Most of my friends are back in the classroom---summer vacation over and the frenzy of another school year beginning. My archives here hold some glimpses into my own first days of 2005, 2006, and 2007, as well as their impacts. I do remember sore feet and a sore throat from exercising my "teacher voice" after a summer of rest. I recall sleepy teens in the first couple of classes...and starving ones starting about 10 in the morning, their sense of time and energy jetlagged by the demands of a new school year.
There are things I miss about being in the classroom. Most of all, I miss working with the kids---in all of their adolescent glory. I no longer have any ebbs and flows to my year which are driven by the calendar: no "Winter Break," no counting down the days until summer holiday, no Homecoming Assembly, AP test weeks, or final exams. I have no more grading and reporting frenzies. However, there are things that I don't miss, such as fire/earthquake/emergency drills. I have yet to pine for the interruptions of the intercom and endless student passes from the office, along with every other aggravation known to administration and counseling. And I especially don't miss the pathetic union masquerading as professionalism and collective action.
However, for those of you who have looked longingly at the grass on the other side of the fence and wondered how nice it would be to actually have a lunch every day and/or use the restroom whenever you needed...well, I don't mean to burst your bubble, but it is not necessarily good times on the outside. You know that industrial toilet paper used in schools? It's ever present in government agencies, too. Being able to sneak off to the restroom is really not that much of a gift in that case. Lunch? Sure, I can choose to eat whenever I get hungry, but you don't always get a guaranteed space between meetings for that. And, oh, the meetings...and administrivia...and games played by anyone with a special interest to promote (which is pretty much everyone in my circles these days). Let me assure you that incompetent leadership can be found nearly everywhere outside of the schools.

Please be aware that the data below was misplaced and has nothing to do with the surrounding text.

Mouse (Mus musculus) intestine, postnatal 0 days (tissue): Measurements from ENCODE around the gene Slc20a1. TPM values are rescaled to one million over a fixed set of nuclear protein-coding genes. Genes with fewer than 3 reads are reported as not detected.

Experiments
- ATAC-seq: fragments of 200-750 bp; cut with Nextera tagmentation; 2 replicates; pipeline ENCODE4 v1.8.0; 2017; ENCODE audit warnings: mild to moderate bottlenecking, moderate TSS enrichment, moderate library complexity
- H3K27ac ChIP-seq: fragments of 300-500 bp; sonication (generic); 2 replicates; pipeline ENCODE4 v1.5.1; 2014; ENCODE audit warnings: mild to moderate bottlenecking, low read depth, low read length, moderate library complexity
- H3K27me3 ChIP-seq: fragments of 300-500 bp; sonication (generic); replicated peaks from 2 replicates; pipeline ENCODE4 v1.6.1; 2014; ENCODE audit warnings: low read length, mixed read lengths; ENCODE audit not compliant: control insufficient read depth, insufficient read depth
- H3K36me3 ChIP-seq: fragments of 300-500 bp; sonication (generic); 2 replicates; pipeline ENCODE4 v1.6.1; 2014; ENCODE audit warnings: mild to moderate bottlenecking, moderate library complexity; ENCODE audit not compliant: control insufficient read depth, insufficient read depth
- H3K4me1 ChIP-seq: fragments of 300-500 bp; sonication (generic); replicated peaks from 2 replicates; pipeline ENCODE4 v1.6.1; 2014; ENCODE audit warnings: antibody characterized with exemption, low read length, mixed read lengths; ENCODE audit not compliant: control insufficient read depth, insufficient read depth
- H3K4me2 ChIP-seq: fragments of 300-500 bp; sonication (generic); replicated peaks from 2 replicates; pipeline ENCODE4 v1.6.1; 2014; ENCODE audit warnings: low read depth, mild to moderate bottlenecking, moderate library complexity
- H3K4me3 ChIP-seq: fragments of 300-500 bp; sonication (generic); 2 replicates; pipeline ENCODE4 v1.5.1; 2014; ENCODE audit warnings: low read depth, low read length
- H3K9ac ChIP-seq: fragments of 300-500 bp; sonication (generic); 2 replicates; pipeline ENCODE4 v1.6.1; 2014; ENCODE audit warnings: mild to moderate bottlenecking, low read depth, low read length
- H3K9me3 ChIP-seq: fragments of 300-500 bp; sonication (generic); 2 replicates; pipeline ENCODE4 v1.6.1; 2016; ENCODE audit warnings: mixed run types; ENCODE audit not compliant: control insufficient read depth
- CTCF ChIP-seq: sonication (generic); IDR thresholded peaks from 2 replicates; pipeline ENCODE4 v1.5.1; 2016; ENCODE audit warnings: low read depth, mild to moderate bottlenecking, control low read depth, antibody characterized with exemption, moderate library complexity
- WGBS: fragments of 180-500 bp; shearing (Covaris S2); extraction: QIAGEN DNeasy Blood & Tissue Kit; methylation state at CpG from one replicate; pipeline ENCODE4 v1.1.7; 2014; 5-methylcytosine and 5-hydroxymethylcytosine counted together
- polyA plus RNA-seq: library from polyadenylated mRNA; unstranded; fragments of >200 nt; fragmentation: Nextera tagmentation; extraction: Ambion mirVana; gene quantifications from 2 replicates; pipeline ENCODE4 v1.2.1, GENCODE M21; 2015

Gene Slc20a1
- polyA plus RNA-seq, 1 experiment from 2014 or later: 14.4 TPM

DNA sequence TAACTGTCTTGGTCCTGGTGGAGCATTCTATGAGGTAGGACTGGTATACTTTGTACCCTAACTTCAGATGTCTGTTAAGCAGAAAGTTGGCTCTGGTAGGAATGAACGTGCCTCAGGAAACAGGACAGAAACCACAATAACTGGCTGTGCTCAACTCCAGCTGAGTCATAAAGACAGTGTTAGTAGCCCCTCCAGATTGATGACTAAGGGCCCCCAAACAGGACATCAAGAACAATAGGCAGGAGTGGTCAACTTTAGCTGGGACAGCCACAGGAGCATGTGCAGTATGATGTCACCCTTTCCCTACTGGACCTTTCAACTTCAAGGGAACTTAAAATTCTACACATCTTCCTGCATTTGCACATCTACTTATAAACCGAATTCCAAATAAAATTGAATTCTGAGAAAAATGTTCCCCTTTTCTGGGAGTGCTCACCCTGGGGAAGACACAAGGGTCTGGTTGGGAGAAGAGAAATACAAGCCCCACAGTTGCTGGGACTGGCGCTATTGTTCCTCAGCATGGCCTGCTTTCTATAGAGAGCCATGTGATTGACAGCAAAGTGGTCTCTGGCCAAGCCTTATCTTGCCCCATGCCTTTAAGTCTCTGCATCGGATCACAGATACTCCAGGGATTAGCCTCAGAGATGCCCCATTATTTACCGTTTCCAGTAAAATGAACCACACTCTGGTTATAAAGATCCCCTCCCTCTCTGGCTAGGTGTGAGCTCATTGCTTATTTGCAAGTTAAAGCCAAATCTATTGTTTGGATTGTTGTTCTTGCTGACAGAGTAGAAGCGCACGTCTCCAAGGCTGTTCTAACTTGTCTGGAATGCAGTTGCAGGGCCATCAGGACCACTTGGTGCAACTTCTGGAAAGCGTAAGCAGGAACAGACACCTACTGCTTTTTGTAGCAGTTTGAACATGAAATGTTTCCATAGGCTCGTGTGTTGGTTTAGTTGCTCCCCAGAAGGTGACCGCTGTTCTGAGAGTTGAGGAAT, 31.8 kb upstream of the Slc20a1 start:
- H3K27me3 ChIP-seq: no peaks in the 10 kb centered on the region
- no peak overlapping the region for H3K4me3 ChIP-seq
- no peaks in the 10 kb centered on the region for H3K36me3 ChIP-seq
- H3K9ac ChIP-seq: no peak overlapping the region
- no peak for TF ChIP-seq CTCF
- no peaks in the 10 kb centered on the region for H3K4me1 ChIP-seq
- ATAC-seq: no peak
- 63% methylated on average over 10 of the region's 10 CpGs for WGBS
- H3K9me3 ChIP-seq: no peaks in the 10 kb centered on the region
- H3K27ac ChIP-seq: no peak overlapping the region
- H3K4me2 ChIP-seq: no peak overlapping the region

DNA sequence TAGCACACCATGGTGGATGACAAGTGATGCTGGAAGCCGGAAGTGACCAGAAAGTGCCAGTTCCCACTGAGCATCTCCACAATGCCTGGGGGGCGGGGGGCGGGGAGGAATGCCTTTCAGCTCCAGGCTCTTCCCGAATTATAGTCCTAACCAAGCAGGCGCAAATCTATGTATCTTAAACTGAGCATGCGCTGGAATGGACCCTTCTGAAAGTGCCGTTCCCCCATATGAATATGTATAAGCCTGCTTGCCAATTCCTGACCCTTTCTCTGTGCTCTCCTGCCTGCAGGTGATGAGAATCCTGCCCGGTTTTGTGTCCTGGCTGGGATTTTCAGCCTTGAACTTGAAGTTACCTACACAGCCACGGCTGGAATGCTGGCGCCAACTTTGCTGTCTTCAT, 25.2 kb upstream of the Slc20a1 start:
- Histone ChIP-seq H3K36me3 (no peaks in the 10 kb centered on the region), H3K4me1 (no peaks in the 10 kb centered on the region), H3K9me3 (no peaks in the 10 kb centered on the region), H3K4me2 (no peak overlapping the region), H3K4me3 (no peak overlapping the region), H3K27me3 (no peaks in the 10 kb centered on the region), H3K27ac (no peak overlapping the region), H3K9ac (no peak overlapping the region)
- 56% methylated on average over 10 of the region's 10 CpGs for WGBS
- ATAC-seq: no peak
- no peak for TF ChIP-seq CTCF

All this being said, there are some nice things about being on the outside. I might not get the month of July off, but I can take a holiday nearly any time of year. Although I've had to travel a bit too much for my tastes in the past year, I do get to be out and about. I've gone all sorts of new places and met hundreds of new people. I get to work from home a couple of days a week. Those few parents who would make my teaching life miserable? Don't deal with them anymore (or the rare bad apple kid who caused night after night of insomnia). I have the opportunity to think about different things than I did in the classroom, which after all these years, is really a nice change.
I don't know that I can stay away from classroom life forever. And really, I don't know that I should. To do this job for an extended time and not walk the talk I'm putting out is hypocritical, at best. I can't support who/what I don't understand. But for the next year or so, I'm going to see if I can enjoy life on the outside.